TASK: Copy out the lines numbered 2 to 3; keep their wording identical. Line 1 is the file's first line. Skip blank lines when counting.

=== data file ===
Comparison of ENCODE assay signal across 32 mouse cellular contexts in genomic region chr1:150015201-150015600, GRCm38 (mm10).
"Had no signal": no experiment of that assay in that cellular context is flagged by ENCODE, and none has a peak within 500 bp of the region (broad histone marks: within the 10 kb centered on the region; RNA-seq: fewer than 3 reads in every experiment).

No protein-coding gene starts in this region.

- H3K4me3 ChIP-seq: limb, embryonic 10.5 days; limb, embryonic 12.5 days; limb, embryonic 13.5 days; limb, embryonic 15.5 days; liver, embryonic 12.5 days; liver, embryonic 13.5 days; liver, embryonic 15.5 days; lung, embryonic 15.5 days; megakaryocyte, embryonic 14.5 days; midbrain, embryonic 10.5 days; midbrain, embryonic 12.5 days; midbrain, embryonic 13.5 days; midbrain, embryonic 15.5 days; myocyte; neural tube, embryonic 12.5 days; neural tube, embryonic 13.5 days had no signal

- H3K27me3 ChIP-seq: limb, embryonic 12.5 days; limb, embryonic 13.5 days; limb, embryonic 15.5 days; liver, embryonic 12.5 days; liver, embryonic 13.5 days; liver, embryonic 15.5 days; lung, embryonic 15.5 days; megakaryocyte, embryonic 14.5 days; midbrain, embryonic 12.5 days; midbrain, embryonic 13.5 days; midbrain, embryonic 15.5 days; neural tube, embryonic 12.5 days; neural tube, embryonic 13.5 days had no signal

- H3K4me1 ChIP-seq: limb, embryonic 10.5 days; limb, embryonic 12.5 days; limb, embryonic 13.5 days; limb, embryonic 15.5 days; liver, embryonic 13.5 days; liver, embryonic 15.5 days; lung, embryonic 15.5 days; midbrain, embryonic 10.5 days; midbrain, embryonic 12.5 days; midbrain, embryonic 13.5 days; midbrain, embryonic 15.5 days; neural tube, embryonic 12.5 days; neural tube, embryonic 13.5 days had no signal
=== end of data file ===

"Had no signal": no experiment of that assay in that cellular context is flagged by ENCODE, and none has a peak within 500 bp of the region (broad histone marks: within the 10 kb centered on the region; RNA-seq: fewer than 3 reads in every experiment).

No protein-coding gene starts in this region.